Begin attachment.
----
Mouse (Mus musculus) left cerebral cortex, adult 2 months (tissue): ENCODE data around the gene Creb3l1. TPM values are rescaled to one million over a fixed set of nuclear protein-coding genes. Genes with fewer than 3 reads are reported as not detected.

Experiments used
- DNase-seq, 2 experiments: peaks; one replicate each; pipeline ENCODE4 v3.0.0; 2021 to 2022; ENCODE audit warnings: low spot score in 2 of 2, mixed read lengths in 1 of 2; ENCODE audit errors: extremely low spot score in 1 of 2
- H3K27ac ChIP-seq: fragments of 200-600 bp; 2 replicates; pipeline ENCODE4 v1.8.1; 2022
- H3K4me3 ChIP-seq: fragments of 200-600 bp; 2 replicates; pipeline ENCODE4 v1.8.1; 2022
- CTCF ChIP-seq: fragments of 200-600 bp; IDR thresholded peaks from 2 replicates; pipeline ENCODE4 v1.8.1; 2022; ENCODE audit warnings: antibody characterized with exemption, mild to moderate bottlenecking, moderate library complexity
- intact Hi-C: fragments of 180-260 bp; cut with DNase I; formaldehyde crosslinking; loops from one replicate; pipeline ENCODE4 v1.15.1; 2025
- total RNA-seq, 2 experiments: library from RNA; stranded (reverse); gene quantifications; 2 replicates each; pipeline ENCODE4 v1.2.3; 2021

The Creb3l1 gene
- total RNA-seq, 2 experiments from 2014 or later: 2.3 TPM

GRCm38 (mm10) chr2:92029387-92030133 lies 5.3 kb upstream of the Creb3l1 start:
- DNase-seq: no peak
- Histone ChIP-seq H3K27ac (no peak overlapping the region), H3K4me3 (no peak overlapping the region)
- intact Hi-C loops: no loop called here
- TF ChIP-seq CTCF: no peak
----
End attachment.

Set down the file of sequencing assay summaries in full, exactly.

Mouse (Mus musculus) left cerebral cortex, adult 2 months (tissue): ENCODE data around the gene Creb3l1. TPM values are rescaled to one million over a fixed set of nuclear protein-coding genes. Genes with fewer than 3 reads are reported as not detected.

Experiments used
- DNase-seq, 2 experiments: peaks; one replicate each; pipeline ENCODE4 v3.0.0; 2021 to 2022; ENCODE audit warnings: low spot score in 2 of 2, mixed read lengths in 1 of 2; ENCODE audit errors: extremely low spot score in 1 of 2
- H3K27ac ChIP-seq: fragments of 200-600 bp; 2 replicates; pipeline ENCODE4 v1.8.1; 2022
- H3K4me3 ChIP-seq: fragments of 200-600 bp; 2 replicates; pipeline ENCODE4 v1.8.1; 2022
- CTCF ChIP-seq: fragments of 200-600 bp; IDR thresholded peaks from 2 replicates; pipeline ENCODE4 v1.8.1; 2022; ENCODE audit warnings: antibody characterized with exemption, mild to moderate bottlenecking, moderate library complexity
- intact Hi-C: fragments of 180-260 bp; cut with DNase I; formaldehyde crosslinking; loops from one replicate; pipeline ENCODE4 v1.15.1; 2025
- total RNA-seq, 2 experiments: library from RNA; stranded (reverse); gene quantifications; 2 replicates each; pipeline ENCODE4 v1.2.3; 2021

The Creb3l1 gene
- total RNA-seq, 2 experiments from 2014 or later: 2.3 TPM

GRCm38 (mm10) chr2:92029387-92030133 lies 5.3 kb upstream of the Creb3l1 start:
- DNase-seq: no peak
- Histone ChIP-seq H3K27ac (no peak overlapping the region), H3K4me3 (no peak overlapping the region)
- intact Hi-C loops: no loop called here
- TF ChIP-seq CTCF: no peak